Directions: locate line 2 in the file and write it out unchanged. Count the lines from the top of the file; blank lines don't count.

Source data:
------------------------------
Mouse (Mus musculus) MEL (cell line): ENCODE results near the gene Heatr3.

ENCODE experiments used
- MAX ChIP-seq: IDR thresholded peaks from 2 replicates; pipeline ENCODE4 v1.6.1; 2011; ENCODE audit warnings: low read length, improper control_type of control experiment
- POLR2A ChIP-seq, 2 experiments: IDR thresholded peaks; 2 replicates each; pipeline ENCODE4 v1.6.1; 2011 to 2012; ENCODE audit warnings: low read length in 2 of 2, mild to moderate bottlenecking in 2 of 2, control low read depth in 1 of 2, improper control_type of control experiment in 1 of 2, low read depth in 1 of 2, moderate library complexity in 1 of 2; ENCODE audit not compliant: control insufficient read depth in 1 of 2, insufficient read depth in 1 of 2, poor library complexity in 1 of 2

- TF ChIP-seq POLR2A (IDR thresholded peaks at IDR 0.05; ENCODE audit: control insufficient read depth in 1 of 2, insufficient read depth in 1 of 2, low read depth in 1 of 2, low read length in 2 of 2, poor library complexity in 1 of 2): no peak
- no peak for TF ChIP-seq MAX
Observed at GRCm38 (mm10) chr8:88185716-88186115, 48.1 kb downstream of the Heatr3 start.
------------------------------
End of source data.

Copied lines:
ENCODE experiments used